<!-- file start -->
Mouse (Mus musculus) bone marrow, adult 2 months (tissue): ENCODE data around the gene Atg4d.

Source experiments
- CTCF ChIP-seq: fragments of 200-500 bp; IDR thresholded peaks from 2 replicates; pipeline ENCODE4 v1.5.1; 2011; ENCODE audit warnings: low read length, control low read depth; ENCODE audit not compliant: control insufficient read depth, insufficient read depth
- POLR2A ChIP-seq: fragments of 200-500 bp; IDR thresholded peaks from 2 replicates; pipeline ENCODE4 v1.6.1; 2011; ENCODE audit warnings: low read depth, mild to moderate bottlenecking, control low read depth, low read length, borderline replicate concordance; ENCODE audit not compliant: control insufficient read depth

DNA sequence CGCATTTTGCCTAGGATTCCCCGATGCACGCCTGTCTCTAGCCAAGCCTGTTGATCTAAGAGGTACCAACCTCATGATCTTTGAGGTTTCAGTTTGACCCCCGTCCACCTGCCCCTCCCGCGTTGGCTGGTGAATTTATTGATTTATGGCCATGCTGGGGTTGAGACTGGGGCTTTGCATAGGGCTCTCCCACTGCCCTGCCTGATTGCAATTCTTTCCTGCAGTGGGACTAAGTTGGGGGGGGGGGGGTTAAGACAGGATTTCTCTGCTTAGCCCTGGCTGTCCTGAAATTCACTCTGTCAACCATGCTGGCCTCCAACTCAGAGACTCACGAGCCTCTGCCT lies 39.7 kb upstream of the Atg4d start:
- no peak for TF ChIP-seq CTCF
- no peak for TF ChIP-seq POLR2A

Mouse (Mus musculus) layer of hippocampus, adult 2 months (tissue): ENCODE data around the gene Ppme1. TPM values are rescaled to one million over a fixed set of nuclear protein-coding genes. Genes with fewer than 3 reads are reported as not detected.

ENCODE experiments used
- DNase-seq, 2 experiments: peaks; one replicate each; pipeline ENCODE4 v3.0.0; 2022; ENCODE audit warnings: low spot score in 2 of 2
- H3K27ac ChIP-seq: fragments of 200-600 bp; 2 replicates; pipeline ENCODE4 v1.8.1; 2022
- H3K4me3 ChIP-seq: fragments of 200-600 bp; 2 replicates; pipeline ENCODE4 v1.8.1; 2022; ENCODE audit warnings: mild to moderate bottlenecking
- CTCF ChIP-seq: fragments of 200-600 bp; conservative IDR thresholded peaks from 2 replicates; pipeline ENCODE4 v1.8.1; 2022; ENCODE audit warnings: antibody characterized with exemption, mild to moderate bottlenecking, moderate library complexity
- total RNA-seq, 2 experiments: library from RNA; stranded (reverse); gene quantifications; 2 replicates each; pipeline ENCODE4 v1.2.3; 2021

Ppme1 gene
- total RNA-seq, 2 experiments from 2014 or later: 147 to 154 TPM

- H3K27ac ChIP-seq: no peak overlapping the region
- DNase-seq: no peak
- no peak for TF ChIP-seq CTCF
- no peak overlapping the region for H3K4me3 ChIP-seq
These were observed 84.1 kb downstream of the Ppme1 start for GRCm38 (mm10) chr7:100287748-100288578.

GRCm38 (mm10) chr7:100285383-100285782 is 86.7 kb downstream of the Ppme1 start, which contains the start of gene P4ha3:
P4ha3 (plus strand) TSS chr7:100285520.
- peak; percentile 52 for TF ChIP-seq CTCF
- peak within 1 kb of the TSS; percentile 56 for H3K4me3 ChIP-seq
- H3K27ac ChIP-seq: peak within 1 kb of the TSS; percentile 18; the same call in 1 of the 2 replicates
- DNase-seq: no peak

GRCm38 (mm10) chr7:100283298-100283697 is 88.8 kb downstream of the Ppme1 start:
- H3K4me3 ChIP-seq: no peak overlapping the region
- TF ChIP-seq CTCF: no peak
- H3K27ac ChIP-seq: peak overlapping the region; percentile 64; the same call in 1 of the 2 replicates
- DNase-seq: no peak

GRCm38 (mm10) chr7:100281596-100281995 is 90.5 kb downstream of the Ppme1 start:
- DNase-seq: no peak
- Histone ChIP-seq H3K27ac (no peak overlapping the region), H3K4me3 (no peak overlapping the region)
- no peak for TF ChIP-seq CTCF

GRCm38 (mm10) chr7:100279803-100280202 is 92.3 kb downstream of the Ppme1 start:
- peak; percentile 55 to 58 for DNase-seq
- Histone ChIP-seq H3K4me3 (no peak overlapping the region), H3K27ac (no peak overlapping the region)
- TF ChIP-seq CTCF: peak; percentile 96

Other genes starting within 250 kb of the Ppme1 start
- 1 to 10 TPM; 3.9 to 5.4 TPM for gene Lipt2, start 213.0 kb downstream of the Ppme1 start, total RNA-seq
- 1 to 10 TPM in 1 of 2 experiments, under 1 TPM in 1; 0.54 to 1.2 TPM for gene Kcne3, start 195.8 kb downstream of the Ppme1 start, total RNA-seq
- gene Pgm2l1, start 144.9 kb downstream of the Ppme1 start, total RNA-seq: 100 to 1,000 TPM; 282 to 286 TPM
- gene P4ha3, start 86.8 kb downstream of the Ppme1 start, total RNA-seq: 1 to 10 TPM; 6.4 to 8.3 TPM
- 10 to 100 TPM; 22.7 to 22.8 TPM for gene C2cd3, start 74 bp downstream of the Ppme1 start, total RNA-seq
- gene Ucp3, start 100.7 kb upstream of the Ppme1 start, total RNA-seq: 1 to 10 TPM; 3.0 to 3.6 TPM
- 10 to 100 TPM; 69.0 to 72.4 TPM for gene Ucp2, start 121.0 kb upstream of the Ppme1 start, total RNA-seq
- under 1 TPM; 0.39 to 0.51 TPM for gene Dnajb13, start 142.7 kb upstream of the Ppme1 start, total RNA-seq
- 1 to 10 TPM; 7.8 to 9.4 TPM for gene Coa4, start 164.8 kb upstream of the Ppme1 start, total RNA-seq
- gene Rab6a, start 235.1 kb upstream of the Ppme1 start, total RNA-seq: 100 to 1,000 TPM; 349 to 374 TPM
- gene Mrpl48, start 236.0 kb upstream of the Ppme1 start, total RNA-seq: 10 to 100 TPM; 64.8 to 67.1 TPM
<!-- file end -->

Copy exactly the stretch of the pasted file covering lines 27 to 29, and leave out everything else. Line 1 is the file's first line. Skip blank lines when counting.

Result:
- DNase-seq: no peak

GRCm38 (mm10) chr7:100283298-100283697 is 88.8 kb downstream of the Ppme1 start:
- H3K4me3 ChIP-seq: no peak overlapping the region